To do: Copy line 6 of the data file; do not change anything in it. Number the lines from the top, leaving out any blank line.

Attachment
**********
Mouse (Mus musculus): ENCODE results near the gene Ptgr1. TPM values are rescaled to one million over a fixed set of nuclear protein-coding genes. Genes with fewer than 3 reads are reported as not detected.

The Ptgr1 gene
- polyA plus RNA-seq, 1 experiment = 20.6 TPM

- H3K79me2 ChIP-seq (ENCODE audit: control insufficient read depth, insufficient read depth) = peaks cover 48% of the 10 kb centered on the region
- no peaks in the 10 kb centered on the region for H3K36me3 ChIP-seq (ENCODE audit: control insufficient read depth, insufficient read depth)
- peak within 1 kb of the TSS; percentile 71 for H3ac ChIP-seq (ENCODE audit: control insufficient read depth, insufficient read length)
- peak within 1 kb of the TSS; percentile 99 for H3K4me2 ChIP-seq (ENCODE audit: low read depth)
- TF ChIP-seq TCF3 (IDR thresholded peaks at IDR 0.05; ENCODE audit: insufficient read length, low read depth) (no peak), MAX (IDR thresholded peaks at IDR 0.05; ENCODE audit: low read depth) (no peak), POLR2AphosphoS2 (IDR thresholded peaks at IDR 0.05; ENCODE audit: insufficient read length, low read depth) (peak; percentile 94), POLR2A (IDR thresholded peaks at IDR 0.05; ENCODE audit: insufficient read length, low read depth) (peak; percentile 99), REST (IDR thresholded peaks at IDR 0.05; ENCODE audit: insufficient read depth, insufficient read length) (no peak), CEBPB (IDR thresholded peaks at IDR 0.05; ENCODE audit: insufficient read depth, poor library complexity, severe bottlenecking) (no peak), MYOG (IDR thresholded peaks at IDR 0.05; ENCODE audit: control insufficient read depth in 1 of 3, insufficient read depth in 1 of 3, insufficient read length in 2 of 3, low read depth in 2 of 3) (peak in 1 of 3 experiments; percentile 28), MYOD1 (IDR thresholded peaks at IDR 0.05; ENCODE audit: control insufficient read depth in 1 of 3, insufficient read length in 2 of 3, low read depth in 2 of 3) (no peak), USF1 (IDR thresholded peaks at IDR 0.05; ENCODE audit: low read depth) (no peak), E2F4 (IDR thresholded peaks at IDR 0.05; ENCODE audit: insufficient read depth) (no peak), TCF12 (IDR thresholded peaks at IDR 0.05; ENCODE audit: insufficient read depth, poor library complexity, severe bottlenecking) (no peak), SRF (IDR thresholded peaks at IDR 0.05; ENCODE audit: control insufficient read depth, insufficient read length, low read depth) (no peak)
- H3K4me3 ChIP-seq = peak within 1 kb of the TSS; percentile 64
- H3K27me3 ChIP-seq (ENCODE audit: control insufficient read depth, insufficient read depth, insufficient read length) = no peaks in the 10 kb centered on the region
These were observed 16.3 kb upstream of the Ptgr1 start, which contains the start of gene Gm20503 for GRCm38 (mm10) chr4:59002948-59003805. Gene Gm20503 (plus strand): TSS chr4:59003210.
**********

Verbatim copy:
- peak within 1 kb of the TSS; percentile 71 for H3ac ChIP-seq (ENCODE audit: control insufficient read depth, insufficient read length)